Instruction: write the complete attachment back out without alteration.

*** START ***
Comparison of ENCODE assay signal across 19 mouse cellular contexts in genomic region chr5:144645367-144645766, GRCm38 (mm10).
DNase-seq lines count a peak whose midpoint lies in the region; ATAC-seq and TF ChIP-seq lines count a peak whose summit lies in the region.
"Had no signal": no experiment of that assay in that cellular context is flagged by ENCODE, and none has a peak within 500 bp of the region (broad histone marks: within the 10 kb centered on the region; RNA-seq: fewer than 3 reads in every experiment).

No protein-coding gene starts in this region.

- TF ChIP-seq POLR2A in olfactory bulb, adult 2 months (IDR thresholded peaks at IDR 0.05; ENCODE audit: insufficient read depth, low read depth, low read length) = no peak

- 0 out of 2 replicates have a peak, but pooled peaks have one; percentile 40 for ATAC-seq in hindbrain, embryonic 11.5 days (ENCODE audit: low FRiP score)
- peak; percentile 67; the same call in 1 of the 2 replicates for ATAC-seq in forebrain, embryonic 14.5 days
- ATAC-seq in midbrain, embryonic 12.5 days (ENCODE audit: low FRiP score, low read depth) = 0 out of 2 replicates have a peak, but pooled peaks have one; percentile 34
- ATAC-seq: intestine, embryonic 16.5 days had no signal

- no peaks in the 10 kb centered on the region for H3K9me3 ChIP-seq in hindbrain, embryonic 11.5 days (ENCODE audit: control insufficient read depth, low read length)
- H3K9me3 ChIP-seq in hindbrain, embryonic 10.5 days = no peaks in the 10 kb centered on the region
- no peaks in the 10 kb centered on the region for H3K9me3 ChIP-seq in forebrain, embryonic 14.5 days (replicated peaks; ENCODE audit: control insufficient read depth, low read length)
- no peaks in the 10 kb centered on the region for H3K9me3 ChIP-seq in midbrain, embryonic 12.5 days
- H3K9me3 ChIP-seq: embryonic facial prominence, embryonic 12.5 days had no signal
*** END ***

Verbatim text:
Comparison of ENCODE assay signal across 19 mouse cellular contexts in genomic region chr5:144645367-144645766, GRCm38 (mm10).
DNase-seq lines count a peak whose midpoint lies in the region; ATAC-seq and TF ChIP-seq lines count a peak whose summit lies in the region.
"Had no signal": no experiment of that assay in that cellular context is flagged by ENCODE, and none has a peak within 500 bp of the region (broad histone marks: within the 10 kb centered on the region; RNA-seq: fewer than 3 reads in every experiment).

No protein-coding gene starts in this region.

- TF ChIP-seq POLR2A in olfactory bulb, adult 2 months (IDR thresholded peaks at IDR 0.05; ENCODE audit: insufficient read depth, low read depth, low read length) = no peak

- 0 out of 2 replicates have a peak, but pooled peaks have one; percentile 40 for ATAC-seq in hindbrain, embryonic 11.5 days (ENCODE audit: low FRiP score)
- peak; percentile 67; the same call in 1 of the 2 replicates for ATAC-seq in forebrain, embryonic 14.5 days
- ATAC-seq in midbrain, embryonic 12.5 days (ENCODE audit: low FRiP score, low read depth) = 0 out of 2 replicates have a peak, but pooled peaks have one; percentile 34
- ATAC-seq: intestine, embryonic 16.5 days had no signal

- no peaks in the 10 kb centered on the region for H3K9me3 ChIP-seq in hindbrain, embryonic 11.5 days (ENCODE audit: control insufficient read depth, low read length)
- H3K9me3 ChIP-seq in hindbrain, embryonic 10.5 days = no peaks in the 10 kb centered on the region
- no peaks in the 10 kb centered on the region for H3K9me3 ChIP-seq in forebrain, embryonic 14.5 days (replicated peaks; ENCODE audit: control insufficient read depth, low read length)
- no peaks in the 10 kb centered on the region for H3K9me3 ChIP-seq in midbrain, embryonic 12.5 days
- H3K9me3 ChIP-seq: embryonic facial prominence, embryonic 12.5 days had no signal